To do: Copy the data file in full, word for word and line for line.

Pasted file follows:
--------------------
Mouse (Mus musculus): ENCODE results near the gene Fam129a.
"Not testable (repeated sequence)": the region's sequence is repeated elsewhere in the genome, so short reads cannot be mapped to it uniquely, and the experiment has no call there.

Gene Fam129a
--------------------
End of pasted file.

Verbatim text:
Mouse (Mus musculus): ENCODE results near the gene Fam129a.
"Not testable (repeated sequence)": the region's sequence is repeated elsewhere in the genome, so short reads cannot be mapped to it uniquely, and the experiment has no call there.

Gene Fam129a